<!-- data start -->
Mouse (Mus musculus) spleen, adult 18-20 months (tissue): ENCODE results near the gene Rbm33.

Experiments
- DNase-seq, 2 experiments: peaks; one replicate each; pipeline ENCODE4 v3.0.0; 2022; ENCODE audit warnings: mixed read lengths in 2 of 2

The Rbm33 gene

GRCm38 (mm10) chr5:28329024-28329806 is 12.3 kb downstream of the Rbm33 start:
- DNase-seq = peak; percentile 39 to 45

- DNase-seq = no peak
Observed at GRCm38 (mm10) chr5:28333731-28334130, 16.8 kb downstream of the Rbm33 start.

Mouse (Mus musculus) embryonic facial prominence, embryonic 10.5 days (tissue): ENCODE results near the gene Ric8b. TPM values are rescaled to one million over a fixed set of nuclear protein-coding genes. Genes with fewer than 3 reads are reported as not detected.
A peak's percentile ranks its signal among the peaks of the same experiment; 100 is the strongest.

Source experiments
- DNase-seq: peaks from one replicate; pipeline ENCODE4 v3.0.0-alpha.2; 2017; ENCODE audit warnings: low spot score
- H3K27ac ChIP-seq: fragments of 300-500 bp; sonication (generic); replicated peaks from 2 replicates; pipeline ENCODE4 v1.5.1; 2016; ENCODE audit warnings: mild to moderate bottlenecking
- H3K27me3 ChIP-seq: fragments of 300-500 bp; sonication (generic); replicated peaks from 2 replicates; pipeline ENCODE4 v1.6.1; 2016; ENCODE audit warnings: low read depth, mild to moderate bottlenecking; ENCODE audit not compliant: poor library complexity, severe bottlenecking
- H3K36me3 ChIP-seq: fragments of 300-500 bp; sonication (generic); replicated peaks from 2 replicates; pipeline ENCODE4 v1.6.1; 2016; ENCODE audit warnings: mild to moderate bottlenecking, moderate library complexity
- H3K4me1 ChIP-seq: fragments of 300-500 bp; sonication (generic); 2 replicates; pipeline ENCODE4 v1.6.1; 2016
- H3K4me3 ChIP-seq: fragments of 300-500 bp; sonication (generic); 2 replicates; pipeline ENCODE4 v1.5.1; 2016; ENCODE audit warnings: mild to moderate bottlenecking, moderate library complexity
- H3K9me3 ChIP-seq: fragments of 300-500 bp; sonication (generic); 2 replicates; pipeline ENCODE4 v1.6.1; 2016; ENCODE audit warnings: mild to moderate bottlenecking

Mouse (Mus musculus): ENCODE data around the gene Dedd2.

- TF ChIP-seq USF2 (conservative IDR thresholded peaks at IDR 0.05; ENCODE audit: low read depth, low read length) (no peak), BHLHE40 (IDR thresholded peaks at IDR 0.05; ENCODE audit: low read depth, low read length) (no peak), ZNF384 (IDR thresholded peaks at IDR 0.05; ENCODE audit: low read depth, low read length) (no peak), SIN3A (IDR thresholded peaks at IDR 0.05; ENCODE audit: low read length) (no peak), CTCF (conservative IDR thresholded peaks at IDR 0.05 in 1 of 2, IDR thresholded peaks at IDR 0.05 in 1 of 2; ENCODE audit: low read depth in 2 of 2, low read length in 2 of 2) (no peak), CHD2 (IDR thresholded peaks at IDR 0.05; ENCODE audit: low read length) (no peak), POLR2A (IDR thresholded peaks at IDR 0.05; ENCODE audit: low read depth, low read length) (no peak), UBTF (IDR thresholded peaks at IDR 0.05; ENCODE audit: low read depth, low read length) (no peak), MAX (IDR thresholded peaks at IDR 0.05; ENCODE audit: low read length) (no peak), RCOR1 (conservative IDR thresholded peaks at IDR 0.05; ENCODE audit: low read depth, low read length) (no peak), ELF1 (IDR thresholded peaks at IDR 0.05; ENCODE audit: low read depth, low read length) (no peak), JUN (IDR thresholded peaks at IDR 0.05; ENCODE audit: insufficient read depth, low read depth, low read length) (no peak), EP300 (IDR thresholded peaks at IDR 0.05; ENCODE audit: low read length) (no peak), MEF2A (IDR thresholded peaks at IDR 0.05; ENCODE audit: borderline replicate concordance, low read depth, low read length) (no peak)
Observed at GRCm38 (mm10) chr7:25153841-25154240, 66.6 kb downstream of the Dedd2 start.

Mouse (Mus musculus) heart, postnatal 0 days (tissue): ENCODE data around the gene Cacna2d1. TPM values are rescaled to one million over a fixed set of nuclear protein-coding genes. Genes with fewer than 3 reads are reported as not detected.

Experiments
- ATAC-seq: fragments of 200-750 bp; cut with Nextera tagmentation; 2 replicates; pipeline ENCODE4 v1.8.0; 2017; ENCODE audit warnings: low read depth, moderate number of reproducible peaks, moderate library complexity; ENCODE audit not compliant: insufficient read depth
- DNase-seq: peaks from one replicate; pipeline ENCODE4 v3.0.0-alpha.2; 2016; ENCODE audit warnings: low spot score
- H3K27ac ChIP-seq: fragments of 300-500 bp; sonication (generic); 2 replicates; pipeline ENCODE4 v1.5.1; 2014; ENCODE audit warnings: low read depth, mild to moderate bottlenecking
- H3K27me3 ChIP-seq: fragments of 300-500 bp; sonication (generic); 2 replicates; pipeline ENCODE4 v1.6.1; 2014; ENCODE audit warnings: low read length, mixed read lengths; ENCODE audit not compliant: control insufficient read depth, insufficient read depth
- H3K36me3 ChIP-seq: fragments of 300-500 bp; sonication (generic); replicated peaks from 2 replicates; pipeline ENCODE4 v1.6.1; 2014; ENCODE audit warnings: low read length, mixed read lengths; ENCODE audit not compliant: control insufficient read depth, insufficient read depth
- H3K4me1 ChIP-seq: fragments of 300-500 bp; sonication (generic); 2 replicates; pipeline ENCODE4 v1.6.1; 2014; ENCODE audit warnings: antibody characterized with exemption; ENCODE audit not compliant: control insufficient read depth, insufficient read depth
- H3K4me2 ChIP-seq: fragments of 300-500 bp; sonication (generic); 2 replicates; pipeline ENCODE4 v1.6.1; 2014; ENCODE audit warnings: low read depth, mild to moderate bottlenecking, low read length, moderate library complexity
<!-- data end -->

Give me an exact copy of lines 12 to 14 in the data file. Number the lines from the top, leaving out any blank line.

- DNase-seq: peaks from one replicate; pipeline ENCODE4 v3.0.0-alpha.2; 2017; ENCODE audit warnings: low spot score
- H3K27ac ChIP-seq: fragments of 300-500 bp; sonication (generic); replicated peaks from 2 replicates; pipeline ENCODE4 v1.5.1; 2016; ENCODE audit warnings: mild to moderate bottlenecking
- H3K27me3 ChIP-seq: fragments of 300-500 bp; sonication (generic); replicated peaks from 2 replicates; pipeline ENCODE4 v1.6.1; 2016; ENCODE audit warnings: low read depth, mild to moderate bottlenecking; ENCODE audit not compliant: poor library complexity, severe bottlenecking